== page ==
As well-intentioned as Sunak is, I think he misses what is truly lacking in our education system, which is financial education. We need lessons about how inflation impacts the money in your pocket, or how compound interest can make you a millionaire if you start saving early enough (big exaggeration I know). Discussions around what a pension is and why we need one, the difference between a cash ISA and a stocks and shares one and classes on how mortgages work would be far more beneficial and will help make an impact in how we manage and run our finances in life.
The education system is meant to develop, prepare and shape children for their entire lives. Let’s not forget that. Making maths essential at the A-Level stage might not be quite as effective.
Lots of children are not comfortable with advanced maths and are never going to be but could well excel in other areas such as art, music, or sport. You can’t flick through the television channels at the weekend without there being rugby, football, cricket, tennis, Formula 1 or snooker being played. Sport is a huge industry and I’m sure the argument could be made equally forcefully there’s not enough physical education lessons being taught at school. Maybe they should be compulsory until the age of 18 too? Or perhaps English should be taught until the age of 18, ensuring everyone can read and write to what is deemed a suitable level.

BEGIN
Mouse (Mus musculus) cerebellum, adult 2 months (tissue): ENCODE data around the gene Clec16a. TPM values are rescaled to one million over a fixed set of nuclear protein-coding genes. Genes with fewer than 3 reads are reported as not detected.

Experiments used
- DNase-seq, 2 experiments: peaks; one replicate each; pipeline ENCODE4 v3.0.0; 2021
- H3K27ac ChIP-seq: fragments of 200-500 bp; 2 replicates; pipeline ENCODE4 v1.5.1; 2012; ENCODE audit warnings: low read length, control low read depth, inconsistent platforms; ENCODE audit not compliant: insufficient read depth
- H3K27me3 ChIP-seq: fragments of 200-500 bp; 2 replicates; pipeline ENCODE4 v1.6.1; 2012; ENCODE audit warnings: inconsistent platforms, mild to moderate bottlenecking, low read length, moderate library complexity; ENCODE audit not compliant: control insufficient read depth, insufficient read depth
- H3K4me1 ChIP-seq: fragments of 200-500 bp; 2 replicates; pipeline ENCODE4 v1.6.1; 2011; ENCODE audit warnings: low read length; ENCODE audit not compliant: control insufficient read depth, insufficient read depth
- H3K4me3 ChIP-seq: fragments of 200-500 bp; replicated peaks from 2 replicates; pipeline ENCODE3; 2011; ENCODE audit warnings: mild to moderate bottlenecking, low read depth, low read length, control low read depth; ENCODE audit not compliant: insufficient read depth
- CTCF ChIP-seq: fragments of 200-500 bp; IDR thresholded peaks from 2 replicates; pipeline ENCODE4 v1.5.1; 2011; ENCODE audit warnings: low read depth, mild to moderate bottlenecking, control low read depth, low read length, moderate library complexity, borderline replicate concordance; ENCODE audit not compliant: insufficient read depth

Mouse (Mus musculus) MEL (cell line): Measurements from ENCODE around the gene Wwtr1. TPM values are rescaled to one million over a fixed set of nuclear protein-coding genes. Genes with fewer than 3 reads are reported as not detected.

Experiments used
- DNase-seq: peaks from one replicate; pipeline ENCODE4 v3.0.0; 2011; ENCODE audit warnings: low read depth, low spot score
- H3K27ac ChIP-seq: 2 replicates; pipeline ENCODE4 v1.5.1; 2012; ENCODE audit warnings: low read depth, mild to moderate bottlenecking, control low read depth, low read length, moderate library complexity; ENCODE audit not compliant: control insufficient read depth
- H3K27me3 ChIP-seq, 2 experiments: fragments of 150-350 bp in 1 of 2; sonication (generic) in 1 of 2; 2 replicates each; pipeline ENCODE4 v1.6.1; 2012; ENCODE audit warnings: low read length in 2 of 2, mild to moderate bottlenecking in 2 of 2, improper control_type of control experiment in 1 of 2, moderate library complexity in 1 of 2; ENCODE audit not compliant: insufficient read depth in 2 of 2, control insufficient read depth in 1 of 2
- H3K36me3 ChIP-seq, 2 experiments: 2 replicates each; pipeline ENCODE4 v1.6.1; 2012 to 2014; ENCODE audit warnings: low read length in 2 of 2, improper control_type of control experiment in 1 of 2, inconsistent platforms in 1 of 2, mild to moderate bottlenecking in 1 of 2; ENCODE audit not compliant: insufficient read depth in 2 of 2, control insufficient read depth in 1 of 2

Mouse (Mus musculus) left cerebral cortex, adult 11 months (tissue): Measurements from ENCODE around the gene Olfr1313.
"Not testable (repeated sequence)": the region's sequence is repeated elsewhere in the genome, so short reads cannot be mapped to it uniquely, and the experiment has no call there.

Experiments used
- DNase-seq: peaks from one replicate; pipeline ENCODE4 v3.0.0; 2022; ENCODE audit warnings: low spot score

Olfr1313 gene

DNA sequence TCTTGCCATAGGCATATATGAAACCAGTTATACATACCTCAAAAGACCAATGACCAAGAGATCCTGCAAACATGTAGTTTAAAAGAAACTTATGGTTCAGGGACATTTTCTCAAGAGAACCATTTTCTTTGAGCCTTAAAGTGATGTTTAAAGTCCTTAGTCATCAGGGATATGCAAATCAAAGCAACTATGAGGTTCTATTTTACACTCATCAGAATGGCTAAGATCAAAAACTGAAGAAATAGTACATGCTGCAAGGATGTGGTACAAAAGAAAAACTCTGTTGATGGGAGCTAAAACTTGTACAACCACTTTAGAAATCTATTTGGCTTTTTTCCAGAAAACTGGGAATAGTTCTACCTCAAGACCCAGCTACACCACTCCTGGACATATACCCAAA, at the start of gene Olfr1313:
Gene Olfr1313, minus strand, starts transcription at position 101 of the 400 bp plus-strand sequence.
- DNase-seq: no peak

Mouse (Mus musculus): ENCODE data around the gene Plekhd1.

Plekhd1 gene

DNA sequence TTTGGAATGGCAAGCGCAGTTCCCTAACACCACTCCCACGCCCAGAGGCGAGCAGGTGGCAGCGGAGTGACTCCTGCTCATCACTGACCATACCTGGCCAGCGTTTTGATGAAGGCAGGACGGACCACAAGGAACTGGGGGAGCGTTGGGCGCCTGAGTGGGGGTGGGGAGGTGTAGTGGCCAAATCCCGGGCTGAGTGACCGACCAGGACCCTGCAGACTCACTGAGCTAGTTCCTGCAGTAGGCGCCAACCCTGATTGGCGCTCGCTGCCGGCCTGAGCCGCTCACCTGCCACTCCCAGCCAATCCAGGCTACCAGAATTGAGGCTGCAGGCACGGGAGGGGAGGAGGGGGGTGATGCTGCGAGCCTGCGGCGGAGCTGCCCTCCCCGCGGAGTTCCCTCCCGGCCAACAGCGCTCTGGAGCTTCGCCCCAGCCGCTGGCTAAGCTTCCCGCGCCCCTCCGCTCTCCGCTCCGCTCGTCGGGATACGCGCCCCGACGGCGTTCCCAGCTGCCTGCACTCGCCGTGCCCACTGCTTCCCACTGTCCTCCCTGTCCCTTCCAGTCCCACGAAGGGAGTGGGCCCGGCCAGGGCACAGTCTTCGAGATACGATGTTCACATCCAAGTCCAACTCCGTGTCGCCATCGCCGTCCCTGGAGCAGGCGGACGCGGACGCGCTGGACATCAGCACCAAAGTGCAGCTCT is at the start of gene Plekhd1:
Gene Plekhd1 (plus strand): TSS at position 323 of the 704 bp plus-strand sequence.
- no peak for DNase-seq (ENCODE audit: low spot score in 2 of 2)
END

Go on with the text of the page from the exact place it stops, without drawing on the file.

This is why at A-levels, students should pick subjects to suit them - for some it will be maths or English and for others it could be history or arts. It’s wrong to shoehorn everyone down the same path, because we are all different.
My final point on this -and I do slightly jest - the UK’s finances are in a terrible state, so, perhaps it should be compulsory to have maths A-level to become an MP.
Maths until 18? It’s a YES from this number-dodger…
By Emily Church
I have a confession: I hate maths. This may be surprising to read from someone who works in financial services, but it was my worst subject at school, and I always found it difficult to wrap my head around it. My second confession, which you may find more shocking, is that I actually think Sunak’s plan to keep children studying maths until the age of 18 is a good one.